Does Your Credit Score Affect Your Tax Refund?
Americans received an average federal income tax refund in 2012 of just over $3,000. In fact, most taxpayers receive a refund, rather than having to pay extra when they file their tax return. No mystery exists as to why a taxpayer receives a refund. It really boils down to simple math, and that more was paid in taxes than was due. While a credit score affects many parts of your financial life, it in no way affects your income tax refund.
Reasons for a Tax Refund
You will generally receive an income tax refund because you overpaid your taxes for the year through over-withholding. It is not always that simple, however. You may also receive a tax refund because of refundable tax credits that cause you to overpay your taxes. Refundable tax credits are tax credits that are payable to you even if you do not owe any money in taxes. Examples of refundable credits include the adoption tax credit and some educational expense credits.
More Money During the Year
If you receive a large tax refund every year, consider modifying your form W-4 so that your employer withholds less money in taxes each pay period. You will need to increase the number of withholding allowances to reduce the taxes withheld. Form W-4 has a worksheet you can complete to assist you. Decreasing withholdings will result in a lower overpayment at the end of the year, and a smaller refund. The biggest benefit is more money in your paycheck each week.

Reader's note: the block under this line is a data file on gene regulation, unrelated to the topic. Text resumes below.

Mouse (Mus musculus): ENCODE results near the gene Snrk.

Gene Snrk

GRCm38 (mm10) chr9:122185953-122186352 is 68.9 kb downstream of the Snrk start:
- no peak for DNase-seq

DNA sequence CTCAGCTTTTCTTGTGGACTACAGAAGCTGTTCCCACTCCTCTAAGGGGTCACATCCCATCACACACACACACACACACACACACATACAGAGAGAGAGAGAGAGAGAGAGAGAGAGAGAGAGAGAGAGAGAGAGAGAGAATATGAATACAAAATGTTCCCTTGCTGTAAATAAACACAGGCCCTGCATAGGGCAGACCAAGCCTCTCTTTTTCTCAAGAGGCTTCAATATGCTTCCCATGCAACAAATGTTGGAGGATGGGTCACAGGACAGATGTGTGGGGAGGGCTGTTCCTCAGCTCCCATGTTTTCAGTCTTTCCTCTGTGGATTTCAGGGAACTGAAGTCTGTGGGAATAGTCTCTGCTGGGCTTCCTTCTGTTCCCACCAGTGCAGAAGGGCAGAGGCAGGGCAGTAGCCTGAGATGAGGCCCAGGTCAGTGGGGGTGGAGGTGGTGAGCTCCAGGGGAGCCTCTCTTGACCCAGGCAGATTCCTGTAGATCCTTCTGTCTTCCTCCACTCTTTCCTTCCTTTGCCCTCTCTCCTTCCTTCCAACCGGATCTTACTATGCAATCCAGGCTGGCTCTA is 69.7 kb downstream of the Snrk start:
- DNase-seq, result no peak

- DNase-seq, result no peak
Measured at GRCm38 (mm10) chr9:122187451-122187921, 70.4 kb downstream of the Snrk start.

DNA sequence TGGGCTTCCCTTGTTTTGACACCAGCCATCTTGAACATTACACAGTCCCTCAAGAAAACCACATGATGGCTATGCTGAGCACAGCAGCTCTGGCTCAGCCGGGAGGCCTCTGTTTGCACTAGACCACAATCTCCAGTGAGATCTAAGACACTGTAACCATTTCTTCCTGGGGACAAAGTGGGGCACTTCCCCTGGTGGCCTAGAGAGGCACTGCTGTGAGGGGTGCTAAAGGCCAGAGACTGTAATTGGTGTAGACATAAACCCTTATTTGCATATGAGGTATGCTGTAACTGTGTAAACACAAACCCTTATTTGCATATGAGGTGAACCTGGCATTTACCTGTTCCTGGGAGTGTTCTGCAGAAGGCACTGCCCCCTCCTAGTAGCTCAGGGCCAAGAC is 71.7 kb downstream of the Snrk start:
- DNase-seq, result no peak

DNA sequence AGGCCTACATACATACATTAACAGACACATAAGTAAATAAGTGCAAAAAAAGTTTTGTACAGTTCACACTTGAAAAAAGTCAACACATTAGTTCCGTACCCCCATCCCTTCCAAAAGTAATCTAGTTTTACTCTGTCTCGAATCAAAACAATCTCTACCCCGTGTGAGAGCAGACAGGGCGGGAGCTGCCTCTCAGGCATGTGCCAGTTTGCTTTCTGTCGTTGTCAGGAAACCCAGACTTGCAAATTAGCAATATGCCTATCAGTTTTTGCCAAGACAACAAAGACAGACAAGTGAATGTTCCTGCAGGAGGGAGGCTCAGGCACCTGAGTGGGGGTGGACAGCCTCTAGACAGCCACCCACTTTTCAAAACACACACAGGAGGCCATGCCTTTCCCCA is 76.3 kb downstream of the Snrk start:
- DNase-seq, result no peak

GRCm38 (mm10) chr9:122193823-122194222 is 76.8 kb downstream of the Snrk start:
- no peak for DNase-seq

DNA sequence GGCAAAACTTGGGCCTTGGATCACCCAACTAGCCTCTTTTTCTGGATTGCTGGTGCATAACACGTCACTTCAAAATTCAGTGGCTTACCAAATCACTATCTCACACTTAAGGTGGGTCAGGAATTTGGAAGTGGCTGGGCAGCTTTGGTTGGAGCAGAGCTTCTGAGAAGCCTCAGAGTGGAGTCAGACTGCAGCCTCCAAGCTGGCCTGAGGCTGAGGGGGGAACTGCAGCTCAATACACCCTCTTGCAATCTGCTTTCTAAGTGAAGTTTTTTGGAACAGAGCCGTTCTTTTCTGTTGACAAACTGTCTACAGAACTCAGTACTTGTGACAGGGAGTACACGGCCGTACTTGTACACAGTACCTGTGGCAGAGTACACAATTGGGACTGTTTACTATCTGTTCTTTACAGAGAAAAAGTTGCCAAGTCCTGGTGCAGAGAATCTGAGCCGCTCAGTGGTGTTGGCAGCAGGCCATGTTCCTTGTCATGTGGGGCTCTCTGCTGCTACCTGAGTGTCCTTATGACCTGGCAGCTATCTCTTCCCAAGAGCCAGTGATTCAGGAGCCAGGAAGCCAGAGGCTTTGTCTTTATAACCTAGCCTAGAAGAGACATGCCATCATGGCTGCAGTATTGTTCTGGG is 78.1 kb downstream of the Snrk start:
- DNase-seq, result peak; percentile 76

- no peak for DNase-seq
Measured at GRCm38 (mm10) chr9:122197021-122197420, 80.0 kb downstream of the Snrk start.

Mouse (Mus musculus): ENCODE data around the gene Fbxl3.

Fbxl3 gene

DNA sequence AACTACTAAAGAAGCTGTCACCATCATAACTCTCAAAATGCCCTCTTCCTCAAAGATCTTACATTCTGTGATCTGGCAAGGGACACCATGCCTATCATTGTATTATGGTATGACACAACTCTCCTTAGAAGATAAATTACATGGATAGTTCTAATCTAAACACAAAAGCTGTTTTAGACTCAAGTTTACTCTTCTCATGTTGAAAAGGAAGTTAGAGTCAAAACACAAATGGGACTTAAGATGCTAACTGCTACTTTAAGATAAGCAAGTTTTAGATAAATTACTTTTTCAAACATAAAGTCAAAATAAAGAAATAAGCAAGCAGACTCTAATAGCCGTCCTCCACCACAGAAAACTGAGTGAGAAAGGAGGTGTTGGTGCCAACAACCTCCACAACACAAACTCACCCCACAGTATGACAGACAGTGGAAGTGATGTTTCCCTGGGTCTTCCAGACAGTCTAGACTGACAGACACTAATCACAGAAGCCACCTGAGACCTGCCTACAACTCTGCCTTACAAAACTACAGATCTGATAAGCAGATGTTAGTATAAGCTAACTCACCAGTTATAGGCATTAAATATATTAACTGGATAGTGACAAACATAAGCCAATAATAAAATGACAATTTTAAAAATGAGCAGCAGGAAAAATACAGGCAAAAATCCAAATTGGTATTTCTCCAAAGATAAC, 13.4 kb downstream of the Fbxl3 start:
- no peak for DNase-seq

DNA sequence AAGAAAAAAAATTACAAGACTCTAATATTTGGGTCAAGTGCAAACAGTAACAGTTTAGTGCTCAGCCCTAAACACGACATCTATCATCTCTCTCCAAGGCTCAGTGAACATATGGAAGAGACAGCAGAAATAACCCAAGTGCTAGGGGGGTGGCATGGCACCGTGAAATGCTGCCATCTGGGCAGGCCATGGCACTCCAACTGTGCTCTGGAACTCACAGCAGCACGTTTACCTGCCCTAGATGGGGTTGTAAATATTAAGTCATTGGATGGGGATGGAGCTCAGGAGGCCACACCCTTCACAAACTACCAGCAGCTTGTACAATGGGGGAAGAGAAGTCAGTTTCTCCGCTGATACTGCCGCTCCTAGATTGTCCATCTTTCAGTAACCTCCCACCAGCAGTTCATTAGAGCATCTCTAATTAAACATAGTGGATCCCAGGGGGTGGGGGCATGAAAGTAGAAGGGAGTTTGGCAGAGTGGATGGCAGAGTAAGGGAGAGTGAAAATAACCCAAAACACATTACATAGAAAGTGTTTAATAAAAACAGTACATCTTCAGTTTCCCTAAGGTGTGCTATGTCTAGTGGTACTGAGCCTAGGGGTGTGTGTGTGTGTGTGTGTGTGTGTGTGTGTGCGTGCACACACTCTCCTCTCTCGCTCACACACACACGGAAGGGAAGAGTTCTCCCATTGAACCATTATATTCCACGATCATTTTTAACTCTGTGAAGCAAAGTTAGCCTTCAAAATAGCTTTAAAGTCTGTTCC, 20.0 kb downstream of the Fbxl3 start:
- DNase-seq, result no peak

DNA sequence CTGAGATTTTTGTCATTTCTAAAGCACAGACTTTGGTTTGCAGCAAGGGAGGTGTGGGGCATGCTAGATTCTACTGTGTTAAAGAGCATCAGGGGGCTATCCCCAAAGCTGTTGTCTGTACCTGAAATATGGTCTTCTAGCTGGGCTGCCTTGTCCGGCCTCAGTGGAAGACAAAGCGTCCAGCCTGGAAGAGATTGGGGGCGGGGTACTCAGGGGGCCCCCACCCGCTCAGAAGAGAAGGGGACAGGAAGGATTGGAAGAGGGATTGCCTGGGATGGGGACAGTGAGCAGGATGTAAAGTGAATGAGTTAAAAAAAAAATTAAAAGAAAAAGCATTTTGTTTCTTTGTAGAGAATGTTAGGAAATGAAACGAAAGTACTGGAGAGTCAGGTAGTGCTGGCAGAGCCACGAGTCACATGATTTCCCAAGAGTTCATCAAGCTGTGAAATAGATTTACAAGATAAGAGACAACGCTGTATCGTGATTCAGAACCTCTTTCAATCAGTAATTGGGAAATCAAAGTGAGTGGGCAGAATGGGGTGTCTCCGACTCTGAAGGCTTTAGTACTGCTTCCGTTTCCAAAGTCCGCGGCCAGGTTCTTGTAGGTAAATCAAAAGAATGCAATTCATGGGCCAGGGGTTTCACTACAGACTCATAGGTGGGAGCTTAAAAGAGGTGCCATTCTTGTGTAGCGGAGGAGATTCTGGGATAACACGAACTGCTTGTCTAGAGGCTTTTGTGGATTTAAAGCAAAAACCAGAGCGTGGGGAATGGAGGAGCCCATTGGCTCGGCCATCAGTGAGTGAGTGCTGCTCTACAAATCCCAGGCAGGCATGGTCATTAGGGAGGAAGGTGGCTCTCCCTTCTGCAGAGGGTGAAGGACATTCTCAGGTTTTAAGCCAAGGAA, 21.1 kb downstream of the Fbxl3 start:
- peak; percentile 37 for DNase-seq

Who Uses Credit Scores?
While it doesn't affect your tax refund, your credit score affects many parts of your life. It is most often used by lenders to make a decision about granting credit or a loan, but it is also used by employers who are considering offering you a job. The thought is that a person with a higher credit score might be more reliable and perform the job better. A landlord might also use your credit score to determine if he wants to rent you an apartment. Insurance companies might review a credit history before writing a policy for you, because data shows people with better credit are less likely to file a claim.
Improving Your Score
A credit score is based on many factors that give an insight into how you use credit. The score is a three-digit number, ranging from the poorest score of 300 to the highest possible score of 850. Generally, a score over 700 is considered good. Credit reporting agencies calculate these scores based on information about you reported by creditors and taken from public records, such as bankruptcies and tax liens. Making your payments on time is a big factor in a good credit score. The percentage of available credit that you utilize is another important factor.
Craig Woodman began writing professionally in 2007. Woodman's articles have been published in "Professional Distributor" magazine and in various online publications. He has written extensively on automotive issues, business, personal finance and recreational vehicles. Woodman is pursuing a Bachelor of Science in finance through online education.